Report reveals negative views on growing older
Recent research has revealed that so-called millennials are the most likely to feel negative about growing older.
The report on ageism, published by The Royal Society for Public Health in partnership with the Calouste Gulbenkian Foundation, found that many see the ageing process in a negative light, taking the view that it’s a period of decline.
It also showed that many see an element of inevitability in growing older, with 30% of those asked taking the view that being lonely is just something that happens in later life.
The report also showed that those aged between 18-34 felt the most negatively towards growing older, with around a quarter believing that growing unhappy or depressed is normal for older people.
Two-fifths of this demographic also feel that dementia is an unavoidable part of the ageing process.
The report highlighted the severity of these misconceptions, as well as the impact on general attitudes towards the older population. As ageism can manifest itself in someone from a relatively young age, it highlights the long-term effects of this on health, particularly as those with a less positive outlook on ageing have been seen to have shorter life expectancies.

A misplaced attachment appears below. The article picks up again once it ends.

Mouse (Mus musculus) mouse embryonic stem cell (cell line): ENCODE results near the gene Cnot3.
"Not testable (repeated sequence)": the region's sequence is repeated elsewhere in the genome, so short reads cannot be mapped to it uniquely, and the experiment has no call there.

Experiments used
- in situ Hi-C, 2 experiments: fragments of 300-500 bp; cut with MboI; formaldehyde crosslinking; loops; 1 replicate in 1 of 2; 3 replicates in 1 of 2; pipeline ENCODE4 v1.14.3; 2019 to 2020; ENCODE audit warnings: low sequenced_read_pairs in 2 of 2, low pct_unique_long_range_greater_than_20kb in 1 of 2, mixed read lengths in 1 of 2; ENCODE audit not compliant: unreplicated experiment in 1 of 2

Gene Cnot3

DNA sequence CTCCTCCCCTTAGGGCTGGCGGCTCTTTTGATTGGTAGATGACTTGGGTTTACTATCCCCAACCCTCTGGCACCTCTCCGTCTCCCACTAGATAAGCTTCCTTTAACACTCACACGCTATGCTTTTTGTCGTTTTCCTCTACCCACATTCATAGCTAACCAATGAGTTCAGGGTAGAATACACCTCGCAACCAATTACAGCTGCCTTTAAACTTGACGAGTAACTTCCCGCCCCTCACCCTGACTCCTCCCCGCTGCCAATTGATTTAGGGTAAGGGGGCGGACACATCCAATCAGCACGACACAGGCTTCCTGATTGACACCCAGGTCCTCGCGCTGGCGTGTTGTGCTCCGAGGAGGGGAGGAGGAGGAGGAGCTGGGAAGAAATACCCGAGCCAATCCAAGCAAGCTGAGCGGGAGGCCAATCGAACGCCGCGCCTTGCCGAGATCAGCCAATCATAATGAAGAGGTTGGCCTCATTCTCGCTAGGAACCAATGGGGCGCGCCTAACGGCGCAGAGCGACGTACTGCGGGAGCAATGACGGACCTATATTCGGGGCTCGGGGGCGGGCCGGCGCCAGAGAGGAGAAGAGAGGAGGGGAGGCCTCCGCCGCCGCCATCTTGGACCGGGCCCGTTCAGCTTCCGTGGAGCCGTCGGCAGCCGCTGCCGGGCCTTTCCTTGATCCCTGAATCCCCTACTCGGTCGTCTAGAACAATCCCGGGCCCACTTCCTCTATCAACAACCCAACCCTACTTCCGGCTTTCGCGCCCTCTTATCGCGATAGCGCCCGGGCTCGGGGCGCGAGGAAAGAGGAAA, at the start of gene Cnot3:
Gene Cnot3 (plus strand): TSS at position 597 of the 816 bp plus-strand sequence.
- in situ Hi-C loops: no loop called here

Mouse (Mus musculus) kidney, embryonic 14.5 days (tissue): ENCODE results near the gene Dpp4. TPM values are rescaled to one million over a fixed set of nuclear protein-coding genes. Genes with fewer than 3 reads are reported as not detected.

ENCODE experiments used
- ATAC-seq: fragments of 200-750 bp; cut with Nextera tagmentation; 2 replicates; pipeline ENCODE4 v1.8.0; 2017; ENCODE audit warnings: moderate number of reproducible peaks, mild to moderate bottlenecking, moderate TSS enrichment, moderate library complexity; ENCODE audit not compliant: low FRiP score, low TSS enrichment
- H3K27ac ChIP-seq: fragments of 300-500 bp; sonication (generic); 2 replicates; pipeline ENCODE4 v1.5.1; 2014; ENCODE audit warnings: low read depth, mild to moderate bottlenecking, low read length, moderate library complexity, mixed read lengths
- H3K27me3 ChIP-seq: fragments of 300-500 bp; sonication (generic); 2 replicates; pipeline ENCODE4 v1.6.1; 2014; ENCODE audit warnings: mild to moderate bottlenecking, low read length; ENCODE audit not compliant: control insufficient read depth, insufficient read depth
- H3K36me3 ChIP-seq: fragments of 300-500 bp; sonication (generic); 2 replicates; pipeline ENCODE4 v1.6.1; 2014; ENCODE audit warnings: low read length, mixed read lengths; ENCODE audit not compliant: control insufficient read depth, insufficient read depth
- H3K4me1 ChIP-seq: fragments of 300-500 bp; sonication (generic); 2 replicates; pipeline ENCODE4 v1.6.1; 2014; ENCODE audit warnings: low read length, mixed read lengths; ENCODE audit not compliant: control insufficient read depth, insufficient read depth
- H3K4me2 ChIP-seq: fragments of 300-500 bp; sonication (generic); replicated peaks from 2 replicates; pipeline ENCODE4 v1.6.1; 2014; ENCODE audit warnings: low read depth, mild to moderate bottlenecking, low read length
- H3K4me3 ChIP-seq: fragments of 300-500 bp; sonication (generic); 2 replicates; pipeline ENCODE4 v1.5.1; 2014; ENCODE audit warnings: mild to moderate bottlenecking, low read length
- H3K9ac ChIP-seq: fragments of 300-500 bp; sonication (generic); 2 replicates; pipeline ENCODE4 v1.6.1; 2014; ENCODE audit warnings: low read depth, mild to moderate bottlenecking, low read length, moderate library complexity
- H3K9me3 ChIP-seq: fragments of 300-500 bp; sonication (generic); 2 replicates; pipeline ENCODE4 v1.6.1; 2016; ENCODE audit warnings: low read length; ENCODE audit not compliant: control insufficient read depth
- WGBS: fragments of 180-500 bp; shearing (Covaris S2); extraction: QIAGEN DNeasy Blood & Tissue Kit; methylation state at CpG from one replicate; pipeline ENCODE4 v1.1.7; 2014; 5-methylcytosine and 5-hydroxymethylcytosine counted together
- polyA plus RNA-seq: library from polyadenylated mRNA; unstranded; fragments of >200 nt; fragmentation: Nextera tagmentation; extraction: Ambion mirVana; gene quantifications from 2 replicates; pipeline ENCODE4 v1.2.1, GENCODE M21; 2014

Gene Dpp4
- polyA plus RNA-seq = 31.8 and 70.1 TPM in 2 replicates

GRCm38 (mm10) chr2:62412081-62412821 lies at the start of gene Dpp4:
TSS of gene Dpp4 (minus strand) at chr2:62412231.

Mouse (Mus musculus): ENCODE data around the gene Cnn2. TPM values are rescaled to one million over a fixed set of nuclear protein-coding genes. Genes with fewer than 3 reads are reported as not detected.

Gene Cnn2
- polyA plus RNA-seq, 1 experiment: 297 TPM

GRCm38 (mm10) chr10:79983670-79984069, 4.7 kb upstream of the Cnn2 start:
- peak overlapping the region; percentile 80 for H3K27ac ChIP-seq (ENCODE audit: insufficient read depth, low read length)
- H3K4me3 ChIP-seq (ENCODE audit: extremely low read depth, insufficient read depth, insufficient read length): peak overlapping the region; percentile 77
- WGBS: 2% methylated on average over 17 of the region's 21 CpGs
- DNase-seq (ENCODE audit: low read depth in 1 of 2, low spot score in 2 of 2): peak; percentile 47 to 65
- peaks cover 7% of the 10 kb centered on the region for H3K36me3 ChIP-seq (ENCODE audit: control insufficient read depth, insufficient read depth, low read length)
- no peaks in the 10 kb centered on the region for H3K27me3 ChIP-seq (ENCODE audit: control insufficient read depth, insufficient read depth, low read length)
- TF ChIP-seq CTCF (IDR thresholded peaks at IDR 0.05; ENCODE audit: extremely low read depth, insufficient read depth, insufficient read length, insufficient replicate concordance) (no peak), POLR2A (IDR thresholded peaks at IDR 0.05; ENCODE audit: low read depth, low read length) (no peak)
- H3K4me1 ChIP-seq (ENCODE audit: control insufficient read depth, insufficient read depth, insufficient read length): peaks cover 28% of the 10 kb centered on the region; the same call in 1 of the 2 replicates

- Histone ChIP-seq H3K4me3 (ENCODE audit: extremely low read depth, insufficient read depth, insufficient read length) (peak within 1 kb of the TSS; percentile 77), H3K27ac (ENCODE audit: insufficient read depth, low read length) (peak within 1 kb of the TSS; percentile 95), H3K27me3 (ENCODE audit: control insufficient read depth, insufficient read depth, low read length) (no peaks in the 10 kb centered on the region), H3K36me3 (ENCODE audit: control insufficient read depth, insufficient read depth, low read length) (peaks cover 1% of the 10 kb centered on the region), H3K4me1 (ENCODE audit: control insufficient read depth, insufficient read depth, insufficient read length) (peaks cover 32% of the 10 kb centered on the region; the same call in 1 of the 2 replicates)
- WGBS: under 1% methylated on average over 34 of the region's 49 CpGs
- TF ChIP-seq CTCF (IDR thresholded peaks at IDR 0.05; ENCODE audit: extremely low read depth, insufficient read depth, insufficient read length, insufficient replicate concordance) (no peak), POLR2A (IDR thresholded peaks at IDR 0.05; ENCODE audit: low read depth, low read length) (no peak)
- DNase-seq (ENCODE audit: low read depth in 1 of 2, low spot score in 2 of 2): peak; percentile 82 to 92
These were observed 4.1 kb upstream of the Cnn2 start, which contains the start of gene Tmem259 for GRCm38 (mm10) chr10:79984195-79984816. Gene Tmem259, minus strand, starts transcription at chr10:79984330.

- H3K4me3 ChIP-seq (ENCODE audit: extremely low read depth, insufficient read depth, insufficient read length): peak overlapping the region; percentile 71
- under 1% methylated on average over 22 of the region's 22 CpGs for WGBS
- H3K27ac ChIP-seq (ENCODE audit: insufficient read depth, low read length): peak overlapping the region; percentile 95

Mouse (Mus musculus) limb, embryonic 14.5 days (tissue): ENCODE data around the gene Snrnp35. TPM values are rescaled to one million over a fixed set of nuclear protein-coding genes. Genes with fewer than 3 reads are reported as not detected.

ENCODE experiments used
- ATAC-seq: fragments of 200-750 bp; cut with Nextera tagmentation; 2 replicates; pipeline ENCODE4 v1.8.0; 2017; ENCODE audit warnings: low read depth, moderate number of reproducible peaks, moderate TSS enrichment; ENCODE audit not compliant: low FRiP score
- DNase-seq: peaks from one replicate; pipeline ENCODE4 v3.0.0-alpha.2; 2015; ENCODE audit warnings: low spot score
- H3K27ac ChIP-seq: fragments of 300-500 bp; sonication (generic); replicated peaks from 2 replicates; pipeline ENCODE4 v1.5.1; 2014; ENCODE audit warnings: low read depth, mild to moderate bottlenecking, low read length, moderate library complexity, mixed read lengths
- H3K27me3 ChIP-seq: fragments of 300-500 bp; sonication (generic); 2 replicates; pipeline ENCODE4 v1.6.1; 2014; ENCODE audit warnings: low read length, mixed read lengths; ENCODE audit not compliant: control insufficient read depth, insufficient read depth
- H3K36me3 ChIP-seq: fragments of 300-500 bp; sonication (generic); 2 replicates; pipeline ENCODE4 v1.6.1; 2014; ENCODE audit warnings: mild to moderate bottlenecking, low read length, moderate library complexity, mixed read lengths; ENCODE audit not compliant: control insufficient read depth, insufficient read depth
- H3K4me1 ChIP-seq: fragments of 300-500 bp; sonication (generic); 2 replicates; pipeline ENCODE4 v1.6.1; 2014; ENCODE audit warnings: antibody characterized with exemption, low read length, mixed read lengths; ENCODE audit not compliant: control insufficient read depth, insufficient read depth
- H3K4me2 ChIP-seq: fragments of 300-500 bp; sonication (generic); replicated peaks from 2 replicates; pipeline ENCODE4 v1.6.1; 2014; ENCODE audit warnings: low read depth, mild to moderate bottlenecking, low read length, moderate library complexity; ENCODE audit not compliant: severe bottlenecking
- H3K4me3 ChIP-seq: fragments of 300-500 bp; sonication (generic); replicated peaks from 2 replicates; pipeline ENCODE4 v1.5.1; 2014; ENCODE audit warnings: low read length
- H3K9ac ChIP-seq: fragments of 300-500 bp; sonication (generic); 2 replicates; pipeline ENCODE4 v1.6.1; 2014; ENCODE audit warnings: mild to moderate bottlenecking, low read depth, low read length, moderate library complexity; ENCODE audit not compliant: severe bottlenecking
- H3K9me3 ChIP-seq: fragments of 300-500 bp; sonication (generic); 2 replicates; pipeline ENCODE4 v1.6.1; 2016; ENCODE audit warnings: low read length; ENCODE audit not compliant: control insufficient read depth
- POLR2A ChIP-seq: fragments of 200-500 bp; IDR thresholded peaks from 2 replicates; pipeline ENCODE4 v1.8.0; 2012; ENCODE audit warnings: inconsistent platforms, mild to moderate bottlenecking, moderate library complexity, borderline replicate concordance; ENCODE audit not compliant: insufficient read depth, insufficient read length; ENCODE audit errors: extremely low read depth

Commenting on the findings of the report was Shirley Cramer CBE. The Chief Executive of the Royal Society for Public Health said: “Too often ageist behaviour and language is trivialised, overlooked, or even served up as the punchline to a joke – something we would rightly not tolerate with other forms of prejudice. Our report shows that ageist attitudes abound in society and have a major impact on the public’s health, and yet they are rarely treated with the seriousness they deserve.
“With more people reaching older age than ever before, it is crucial to act now to promote positive integration across the generations. It is indeed encouraging that the majority of the public still believes that, fundamentally, the old and young have more in common than divides them. If we can begin to remove the stubborn barriers that reinforce societal ageism, we can expect many more to look forward to later life as a period of opportunity for growth and new experiences, rather than a set of mental and physical challenges.”
The report can be accessed here.